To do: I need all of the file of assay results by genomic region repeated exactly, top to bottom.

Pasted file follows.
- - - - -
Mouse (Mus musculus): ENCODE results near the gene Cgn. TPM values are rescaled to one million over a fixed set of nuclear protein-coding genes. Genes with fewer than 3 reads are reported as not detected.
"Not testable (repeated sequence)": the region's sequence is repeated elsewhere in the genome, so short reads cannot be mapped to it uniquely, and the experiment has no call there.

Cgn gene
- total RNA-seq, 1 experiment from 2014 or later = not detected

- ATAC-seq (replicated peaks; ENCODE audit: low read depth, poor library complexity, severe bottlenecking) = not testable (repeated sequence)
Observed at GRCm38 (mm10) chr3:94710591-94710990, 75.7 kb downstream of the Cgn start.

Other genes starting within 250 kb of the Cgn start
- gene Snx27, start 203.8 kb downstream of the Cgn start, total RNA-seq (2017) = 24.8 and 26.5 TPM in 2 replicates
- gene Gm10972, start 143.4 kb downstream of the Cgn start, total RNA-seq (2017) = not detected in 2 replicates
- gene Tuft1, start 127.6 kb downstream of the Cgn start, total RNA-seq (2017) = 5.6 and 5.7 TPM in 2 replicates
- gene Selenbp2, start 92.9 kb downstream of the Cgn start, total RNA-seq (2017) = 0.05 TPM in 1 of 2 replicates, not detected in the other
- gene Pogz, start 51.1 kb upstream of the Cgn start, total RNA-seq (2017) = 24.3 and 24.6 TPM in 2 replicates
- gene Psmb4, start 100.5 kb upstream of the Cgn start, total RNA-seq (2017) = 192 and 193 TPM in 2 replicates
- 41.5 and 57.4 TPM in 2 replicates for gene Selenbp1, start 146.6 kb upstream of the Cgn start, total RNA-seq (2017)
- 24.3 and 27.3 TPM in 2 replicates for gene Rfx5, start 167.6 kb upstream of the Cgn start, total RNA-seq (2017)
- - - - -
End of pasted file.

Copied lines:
Mouse (Mus musculus): ENCODE results near the gene Cgn. TPM values are rescaled to one million over a fixed set of nuclear protein-coding genes. Genes with fewer than 3 reads are reported as not detected.
"Not testable (repeated sequence)": the region's sequence is repeated elsewhere in the genome, so short reads cannot be mapped to it uniquely, and the experiment has no call there.

Cgn gene
- total RNA-seq, 1 experiment from 2014 or later = not detected

- ATAC-seq (replicated peaks; ENCODE audit: low read depth, poor library complexity, severe bottlenecking) = not testable (repeated sequence)
Observed at GRCm38 (mm10) chr3:94710591-94710990, 75.7 kb downstream of the Cgn start.

Other genes starting within 250 kb of the Cgn start
- gene Snx27, start 203.8 kb downstream of the Cgn start, total RNA-seq (2017) = 24.8 and 26.5 TPM in 2 replicates
- gene Gm10972, start 143.4 kb downstream of the Cgn start, total RNA-seq (2017) = not detected in 2 replicates
- gene Tuft1, start 127.6 kb downstream of the Cgn start, total RNA-seq (2017) = 5.6 and 5.7 TPM in 2 replicates
- gene Selenbp2, start 92.9 kb downstream of the Cgn start, total RNA-seq (2017) = 0.05 TPM in 1 of 2 replicates, not detected in the other
- gene Pogz, start 51.1 kb upstream of the Cgn start, total RNA-seq (2017) = 24.3 and 24.6 TPM in 2 replicates
- gene Psmb4, start 100.5 kb upstream of the Cgn start, total RNA-seq (2017) = 192 and 193 TPM in 2 replicates
- 41.5 and 57.4 TPM in 2 replicates for gene Selenbp1, start 146.6 kb upstream of the Cgn start, total RNA-seq (2017)
- 24.3 and 27.3 TPM in 2 replicates for gene Rfx5, start 167.6 kb upstream of the Cgn start, total RNA-seq (2017)